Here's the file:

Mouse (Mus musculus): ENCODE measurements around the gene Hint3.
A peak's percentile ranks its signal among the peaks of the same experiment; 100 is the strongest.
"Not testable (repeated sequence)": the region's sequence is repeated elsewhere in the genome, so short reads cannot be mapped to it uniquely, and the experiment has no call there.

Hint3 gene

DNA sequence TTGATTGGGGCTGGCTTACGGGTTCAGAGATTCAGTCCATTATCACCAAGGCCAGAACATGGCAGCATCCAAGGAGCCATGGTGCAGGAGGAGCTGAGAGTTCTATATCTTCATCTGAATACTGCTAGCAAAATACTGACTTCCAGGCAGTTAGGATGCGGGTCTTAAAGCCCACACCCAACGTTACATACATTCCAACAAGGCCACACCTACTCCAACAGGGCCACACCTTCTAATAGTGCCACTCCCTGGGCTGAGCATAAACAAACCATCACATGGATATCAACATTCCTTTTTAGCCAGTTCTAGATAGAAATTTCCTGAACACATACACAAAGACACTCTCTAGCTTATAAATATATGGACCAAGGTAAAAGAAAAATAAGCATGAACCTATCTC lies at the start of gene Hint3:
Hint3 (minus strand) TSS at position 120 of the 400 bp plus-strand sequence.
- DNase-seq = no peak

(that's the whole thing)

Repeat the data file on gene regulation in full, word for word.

Mouse (Mus musculus): ENCODE measurements around the gene Hint3.
A peak's percentile ranks its signal among the peaks of the same experiment; 100 is the strongest.
"Not testable (repeated sequence)": the region's sequence is repeated elsewhere in the genome, so short reads cannot be mapped to it uniquely, and the experiment has no call there.

Hint3 gene

DNA sequence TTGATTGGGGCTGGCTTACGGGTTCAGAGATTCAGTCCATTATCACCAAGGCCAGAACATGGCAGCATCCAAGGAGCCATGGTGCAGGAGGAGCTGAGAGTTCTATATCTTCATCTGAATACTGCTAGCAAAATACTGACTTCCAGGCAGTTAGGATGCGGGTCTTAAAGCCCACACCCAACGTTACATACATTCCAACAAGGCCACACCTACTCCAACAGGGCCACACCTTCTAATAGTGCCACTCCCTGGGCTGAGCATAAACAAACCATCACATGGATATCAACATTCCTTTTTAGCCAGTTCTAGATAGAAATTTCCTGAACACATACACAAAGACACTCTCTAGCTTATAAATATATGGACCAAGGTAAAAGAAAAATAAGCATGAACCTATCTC lies at the start of gene Hint3:
Hint3 (minus strand) TSS at position 120 of the 400 bp plus-strand sequence.
- DNase-seq = no peak